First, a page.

Every school, no matter how small or large, should include a diverse range of fundraising tactics as part of its annual development efforts. The tactical strategy for your fundraising should not be random, and it shouldn’t be based on a “we’ll figure this out as we go along” mentality. Your best bet to ensure maximum revenue is to lay out a tactical fundraising calendar as part of your overall fundraising plan.
A tactical calendar, as its name suggests, is simply a calendar that shows when your school will employ each of the fundraising tactics it is planning to use in a given year. Every standard fundraising tactic, with the exception of your ongoing personal asks, should be listed on your calendar. For example, at a mid-sized private school, your tactical calendar may look something like this:
January – Prospecting mailing. Facebook fundraising campaign.
February – E-mail fundraising letter.
March – Housefile mailing.
April – Hold annual gala fundraising event.
May – E-mail fundraising letter.
June – Hold one hosted fundraising event. Walk-a-thon.
July – Mid-summer networking event.
August – Hold one hosted fundraising event at the beach.
September – Launch annual board giving campaign. Prospecting mailing. Hold annual golf tournament.
October – E-mail fundraising letter.
November – Begin yearly annual fund calls.
December – Housefile mailing.
The tactical calendar for your institution will almost certainly vary from this example. What is important is that you have a tactical calendar laid out for the year. This calendar, of course, will change from year to year as your school learns what works, what doesn’t, and what needs to be tweaked.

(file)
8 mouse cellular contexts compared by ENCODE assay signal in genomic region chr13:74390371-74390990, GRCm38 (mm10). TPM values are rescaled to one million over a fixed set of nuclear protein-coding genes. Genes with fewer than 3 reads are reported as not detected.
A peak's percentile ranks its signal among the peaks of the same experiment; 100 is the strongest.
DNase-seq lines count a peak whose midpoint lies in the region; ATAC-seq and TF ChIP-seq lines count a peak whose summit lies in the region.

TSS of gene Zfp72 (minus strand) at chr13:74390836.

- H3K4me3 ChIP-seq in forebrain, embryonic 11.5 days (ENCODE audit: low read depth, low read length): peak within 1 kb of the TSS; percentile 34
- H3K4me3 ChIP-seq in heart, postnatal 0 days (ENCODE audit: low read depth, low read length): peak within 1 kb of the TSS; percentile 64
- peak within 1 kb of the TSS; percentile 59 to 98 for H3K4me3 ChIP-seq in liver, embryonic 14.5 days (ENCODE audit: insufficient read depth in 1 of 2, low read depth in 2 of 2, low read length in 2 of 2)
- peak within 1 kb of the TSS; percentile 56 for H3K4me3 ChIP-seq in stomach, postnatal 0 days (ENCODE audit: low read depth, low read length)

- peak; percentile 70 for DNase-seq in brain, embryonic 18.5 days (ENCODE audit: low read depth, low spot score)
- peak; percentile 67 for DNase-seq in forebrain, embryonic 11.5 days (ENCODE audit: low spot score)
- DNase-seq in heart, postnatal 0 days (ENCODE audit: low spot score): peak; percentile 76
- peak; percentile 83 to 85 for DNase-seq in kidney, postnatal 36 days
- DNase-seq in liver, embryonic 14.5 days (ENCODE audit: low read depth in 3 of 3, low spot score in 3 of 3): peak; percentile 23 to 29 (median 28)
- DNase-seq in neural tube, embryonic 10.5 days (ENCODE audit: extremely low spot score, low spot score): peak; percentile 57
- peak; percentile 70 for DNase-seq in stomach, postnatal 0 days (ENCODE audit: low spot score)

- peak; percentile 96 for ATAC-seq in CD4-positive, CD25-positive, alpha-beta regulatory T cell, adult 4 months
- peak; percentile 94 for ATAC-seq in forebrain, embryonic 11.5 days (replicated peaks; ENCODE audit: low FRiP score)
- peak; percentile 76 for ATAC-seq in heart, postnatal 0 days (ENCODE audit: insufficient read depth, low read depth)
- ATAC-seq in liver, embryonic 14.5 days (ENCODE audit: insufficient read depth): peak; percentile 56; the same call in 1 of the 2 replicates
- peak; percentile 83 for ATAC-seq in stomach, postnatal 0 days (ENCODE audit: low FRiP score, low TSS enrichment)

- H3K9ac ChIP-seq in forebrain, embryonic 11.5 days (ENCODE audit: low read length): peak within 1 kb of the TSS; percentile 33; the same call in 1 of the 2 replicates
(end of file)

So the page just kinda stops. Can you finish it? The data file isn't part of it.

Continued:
Determining Your Tactical Calendar
So, how should you determine your fundraising calendar? Let’s talk a couple of key fundraising principles that we’ll need to remember for this process:
Don’t Ask Too Often
The first thing to remember is not to ask the same donors to give too often. If a donor is constantly receiving direct mail solicitations, e-mail asks, fundraising event invitations, as well as visits from your development director, he or she is going to feel overwhelmed and put-off. Be careful how many times per year you are asking each donor for money.
Don’t Ask Too Rarely
On the other side of the coin, be sure that you don’t ask for money too rarely. If donors never hear from you other than the occasional e-mail update, they won’t think you need the money, and will start giving elsewhere. Asking for money regularly keeps your school’s financial needs front and center for the donor, even during those solicitations where they choose not to give.
Diversify or Die!
Finally, be sure to utilize a diverse range of fundraising tactics at your organization. I can’t tell you how many schools I have seen that rely 90% on events or 75% on direct mail. While your institution may have an unusual level of success with a particular tactic, relying too heavily on one or two fundraising tactics can lead to disaster. If that strategy dries up, and you don’t have enough other streams of revenue, your school will be sunk. Keep a diverse calendar of tactics to remain stable and sustainable.